My friend and colleague Dr Mabel Tannahill, who has died aged 90, was a psychiatrist and champion of mental health in Wales. In 1990 she established an academic sub-department of psychological medicine at Denbigh, the first university centre for any branch of medicine in north Wales. This boosted her specialty and brought about a sea change in staff morale and recruitment in psychiatry in the region.
Mabel was born in Glasgow, the only child of parents who moved among leading cultural figures of the city from the 1920s to the 60s. Her father, Andrew Tannahill, a poet and translator, was a close friend of Hugh MacDiarmid and a descendant of the “Weaver Poet” Robert Tannahill.
Her mother, Mary Reid, a painter, was a student of Francis Newbery, director of the Glasgow School of Art; his wife, Jessie Newbery, was an ardent suffragist and feminist. It was under this influence that Mary determined that her scholastically talented daughter should follow a “serious” profession rather than a career in the arts.
After Shawlands academy, Mabel gained admission to Glasgow medical school, graduating in 1957. Soon after, she married a fellow doctor, James Allan, and the couple moved to London, where Mabel switched specialties from public health to psychiatry.
Unusually for those times, Mabel managed to combine the role of mother, raising two sons, with rising up the hospital training ladder to become a part-time consultant and senior lecturer at St Thomas’ hospital. She and her husband moved to Liverpool in 1975 on his appointment as senior company doctor for Unilever. Mabel decided that they would live in north Wales (“another Celtic country”) and became a consultant at the North Wales psychiatric hospital, Denbigh.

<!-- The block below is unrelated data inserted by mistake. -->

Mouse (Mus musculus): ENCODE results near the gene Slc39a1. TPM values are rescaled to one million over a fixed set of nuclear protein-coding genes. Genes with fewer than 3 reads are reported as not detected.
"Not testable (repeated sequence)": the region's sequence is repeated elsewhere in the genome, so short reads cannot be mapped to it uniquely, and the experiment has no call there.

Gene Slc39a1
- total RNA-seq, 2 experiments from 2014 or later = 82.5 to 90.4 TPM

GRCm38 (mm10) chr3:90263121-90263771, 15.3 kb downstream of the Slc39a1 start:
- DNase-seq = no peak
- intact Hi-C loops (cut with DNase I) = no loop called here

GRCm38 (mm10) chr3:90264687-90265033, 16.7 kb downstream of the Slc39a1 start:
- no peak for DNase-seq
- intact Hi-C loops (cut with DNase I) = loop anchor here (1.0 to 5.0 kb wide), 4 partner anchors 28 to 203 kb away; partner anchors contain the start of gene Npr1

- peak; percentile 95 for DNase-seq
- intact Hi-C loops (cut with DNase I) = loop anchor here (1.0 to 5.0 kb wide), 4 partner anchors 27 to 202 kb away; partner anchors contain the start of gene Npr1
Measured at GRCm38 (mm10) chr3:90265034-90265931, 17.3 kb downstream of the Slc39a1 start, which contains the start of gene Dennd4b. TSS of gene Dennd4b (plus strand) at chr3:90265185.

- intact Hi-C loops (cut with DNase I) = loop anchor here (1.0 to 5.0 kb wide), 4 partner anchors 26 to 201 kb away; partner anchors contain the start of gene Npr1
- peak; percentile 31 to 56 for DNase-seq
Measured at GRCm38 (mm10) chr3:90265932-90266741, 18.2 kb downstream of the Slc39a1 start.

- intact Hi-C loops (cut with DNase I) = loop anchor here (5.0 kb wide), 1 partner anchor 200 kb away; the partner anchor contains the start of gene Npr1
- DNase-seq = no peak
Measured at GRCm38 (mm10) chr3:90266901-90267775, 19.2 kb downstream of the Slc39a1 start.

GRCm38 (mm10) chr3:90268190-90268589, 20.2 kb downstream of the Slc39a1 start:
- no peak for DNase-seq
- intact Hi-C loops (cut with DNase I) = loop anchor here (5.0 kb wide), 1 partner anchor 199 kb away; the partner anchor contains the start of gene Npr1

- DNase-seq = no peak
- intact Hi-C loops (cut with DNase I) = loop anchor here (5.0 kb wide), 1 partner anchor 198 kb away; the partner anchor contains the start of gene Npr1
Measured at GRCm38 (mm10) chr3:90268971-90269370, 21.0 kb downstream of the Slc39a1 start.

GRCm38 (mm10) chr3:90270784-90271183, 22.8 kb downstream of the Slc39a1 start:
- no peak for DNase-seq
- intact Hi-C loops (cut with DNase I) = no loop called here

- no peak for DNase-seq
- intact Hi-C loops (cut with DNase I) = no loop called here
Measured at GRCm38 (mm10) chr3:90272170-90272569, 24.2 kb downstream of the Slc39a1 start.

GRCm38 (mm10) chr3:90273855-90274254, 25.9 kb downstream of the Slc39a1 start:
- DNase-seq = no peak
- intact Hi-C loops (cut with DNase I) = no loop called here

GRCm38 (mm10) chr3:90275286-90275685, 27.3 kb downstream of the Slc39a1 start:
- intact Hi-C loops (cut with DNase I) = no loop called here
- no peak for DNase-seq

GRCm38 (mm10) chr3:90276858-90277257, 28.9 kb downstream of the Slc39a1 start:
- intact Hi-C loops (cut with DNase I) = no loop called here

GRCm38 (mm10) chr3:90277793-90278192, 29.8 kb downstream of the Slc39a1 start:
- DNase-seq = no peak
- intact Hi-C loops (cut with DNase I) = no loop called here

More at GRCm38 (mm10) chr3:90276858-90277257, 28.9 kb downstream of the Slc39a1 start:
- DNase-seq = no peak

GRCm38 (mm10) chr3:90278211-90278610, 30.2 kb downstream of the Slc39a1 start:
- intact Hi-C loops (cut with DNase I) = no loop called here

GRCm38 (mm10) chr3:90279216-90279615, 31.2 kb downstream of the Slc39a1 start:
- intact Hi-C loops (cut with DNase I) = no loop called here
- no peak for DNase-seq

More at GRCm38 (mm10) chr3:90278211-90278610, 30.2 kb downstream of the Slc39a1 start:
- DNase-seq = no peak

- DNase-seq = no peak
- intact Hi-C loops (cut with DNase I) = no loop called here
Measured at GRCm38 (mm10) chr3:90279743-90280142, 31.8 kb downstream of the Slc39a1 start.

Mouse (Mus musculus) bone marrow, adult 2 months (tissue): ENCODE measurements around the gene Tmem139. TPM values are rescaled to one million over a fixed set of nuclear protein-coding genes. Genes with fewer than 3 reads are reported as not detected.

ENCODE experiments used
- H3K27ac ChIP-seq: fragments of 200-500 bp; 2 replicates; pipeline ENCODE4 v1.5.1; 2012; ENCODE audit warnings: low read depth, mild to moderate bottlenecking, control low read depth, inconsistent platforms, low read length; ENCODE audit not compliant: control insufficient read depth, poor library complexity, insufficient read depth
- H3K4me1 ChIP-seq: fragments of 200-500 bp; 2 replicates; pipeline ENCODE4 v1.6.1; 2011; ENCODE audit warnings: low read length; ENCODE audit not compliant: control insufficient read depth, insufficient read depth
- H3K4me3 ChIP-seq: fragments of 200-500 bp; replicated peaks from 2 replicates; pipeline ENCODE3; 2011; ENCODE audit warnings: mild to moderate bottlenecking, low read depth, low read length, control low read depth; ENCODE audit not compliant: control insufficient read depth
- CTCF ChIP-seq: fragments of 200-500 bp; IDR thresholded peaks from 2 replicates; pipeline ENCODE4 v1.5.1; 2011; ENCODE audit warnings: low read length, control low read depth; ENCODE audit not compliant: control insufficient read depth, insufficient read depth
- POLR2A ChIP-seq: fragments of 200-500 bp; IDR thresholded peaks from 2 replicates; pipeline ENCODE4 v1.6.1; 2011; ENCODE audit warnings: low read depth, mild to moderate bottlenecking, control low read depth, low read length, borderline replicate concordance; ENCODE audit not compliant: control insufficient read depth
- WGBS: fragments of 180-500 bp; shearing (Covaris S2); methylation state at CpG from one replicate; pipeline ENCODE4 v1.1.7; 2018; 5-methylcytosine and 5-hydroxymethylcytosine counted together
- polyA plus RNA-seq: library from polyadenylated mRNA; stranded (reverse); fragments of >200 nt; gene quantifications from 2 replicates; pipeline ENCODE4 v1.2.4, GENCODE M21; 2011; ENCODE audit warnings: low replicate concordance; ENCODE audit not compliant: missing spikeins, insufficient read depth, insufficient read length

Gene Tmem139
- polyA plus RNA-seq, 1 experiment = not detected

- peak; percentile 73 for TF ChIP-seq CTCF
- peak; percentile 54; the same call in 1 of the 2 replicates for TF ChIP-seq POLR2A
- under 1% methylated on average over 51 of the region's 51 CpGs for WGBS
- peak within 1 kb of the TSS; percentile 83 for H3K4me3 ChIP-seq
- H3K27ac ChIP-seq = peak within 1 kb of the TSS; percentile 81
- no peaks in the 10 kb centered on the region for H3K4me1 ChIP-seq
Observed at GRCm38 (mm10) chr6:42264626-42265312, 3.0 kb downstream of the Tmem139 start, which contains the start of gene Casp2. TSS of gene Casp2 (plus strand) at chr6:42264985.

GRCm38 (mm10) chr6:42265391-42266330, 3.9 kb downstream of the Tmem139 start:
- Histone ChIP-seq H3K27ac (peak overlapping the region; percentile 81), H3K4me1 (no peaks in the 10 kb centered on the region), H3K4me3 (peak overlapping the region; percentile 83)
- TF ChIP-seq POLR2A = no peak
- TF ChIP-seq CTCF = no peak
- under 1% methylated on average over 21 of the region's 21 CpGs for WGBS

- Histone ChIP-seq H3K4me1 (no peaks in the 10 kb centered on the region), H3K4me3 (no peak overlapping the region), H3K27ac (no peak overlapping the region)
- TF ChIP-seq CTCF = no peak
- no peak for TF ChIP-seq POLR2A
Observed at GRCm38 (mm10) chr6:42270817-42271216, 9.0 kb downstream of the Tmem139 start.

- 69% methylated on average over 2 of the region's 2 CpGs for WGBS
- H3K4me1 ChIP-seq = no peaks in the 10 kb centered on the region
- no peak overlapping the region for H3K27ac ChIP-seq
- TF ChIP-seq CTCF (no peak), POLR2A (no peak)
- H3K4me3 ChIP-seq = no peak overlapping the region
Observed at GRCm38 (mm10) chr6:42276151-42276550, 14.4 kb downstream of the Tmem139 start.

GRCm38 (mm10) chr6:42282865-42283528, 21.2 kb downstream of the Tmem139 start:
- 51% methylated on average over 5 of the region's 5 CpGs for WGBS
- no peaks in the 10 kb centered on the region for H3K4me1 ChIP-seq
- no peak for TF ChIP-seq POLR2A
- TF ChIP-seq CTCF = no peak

James died prematurely from a heart attack in 1979, and six years later Mabel married David Jones, a public health physician and chief administrative medical officer for Clwyd health authority. As in many rural areas at this times, north Wales psychiatry was going through a medical recruitment crisis. The difficulties worried the Wales Office, to whom Mabel and David presented a bold solution: the establishment of an academic unit in the middle of north Wales.
Following some years of negotiation driven by Mabel, the funding was agreed and a sub-department was established in 1990 in collaboration with the University of Wales College of Medicine in Cardiff. With generous start-up staffing funds, the sub department was housed in a refurbished Italianate villa, the former matron’s house, overlooking the picturesque ruins of Denbigh Castle, and a rising star from the Institute of Psychiatry, London, Greg Wilkinson, was attracted to become its first director.
Mabel continued to work as a consultant psychiatrist until retirement in 1994. She undertook many prominent roles in Wales including as adviser in Wales to the Royal College of Psychiatrists, but she always maintained her inherited links with the arts in Scotland, establishing in 2007 a Glasgow University fund to support Scottish literature.
She is survived by David, her two sons, Graham and Gavin, from her first marriage, two granddaughters and a grandson.